Dear Members of the U.S. Senate,
My name is Samantha and I have been a pediatrician for exactly 360 days. I work in Southwestern Virginia, for a hospital system that also provides care to underserved parts of West Virginia and Tennessee. We mainly work with struggling families that rely on Medicaid to provide health care to their children. That means, at this exact moment, you are debating a bill that would directly impact the children that I took an oath to serve.
I could tell you countless stories of medical crises averted, serious illnesses cured, chemotherapy administered, and families counseled through the parts of parenthood that they often did not anticipate. But you are all intelligent people, and you can imagine these scenarios for yourselves. Even if you can’t, I’d hardly be the first to point these stories out.
Instead of telling you about what it means to have health care, I want to talk to you about what it means to have health insurance. I want to talk to you about what it means to a parent to worry that they can’t afford the treatment their child needs—and to know, deep down, that they might bankrupt themselves trying to keep their child safe.
First, I want to talk to you about the provisions of your bill that would chip away at coverage for people with pre-existing conditions. Last week, I had the privilege of meeting a young woman and her mother in our clinic. The mother had a heart condition that is often passed genetically from parent to child. As she and I spoke about definitive testing that would tell us if her daughter carries the gene that might cause her to develop the same condition, she started to get nervous.
She was afraid that this test, which could help us treat and protect her daughter, was a medical Catch-22. Without it, we wouldn’t know how to care for her daughter. With it, her daughter might be labeled as a person with a pre-existing condition, which could make her unable to afford the care she needs. And it was all based solely on a tiny gene that has not yet even made her sick.
Even as we told her that her daughter’s heart is currently perfectly healthy—news a mother should get to receive with untainted joy—I could see her eyes fill with tears. She told us that she had been unable to get insurance coverage until recently, because of her heart condition. Insurance companies even resisted covering her children, based on the risk that they may have inherited her heart condition, despite the fact that none of them had been diagnosed.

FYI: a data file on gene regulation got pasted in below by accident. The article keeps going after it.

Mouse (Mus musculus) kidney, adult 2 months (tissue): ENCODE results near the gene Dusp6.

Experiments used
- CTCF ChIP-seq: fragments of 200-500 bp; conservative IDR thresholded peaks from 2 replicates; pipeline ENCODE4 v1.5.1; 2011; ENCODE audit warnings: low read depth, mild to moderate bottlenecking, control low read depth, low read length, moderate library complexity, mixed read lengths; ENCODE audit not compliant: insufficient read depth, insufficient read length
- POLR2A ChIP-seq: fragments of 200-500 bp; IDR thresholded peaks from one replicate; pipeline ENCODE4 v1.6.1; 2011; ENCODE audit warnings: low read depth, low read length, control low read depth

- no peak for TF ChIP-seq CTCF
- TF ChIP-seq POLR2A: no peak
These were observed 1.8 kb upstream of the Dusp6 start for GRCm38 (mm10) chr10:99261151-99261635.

If you pass this bill, the children who lose their insurance will still come to my clinic. Their parents will bring them even if they aren’t sure how they’ll pay, and even if they know deep down that they can’t. Parents can no more risk the well-being of their ill children than walk on water.
The doctors, nurses, and therapists I work with will still care for these kids when they come. We’ll do it even though medicine is a difficult career. We’ll do it even though it requires sacrifice and emotional risk to care so deeply for these tiny people who need us. We’ll do it not only because it is legally required of us, but because of the little pieces of our souls that our patients have come to inhabit.
I’ll do it for days like today, when I get to see a boy I have cared for since he was a newborn take some of his earliest steps and wrestle through his check-up like it was a game. I do it for the incredible growth I have witnessed in his mom and dad: a young, at-risk couple who have become thoughtful and loving parents over this past year. I do it for the moment when the baby stops pulling on my stethoscope just long enough to give me an unprompted hug, or when I give him a high-five for doing a good job and he gives me high-fives over and over until I absolutely must move on to my next task.
I am asked to give these children the care they deserve, and to do right by them and their families. In return, I get these little gifts now and then. Small rewards for living as “men and women for others”—the core belief instilled in my medical school classmates and me at our alma mater.
I like to think that you all became representatives of the American people with a similar goal—to be “men and women for others.” I like to imagine what our nation might become if lawmakers such as yourselves did your work by the same principles that guide us as caregivers through each day.
I would hope that you choose to live by at least one of our principles, known in ethics circles as non-maleficence. You might be more familiar with its colloquial phrasing, “First, do no harm.” With this health care bill, you hold the futures of millions of Americans in your hands. Please, if you keep nothing else in your heart as you vote in the upcoming days, think of your constituents and hold close the aspiration to “first, do no harm” to those who are depending on you.
With my sincerest thanks,
Samantha Cerra, M.D.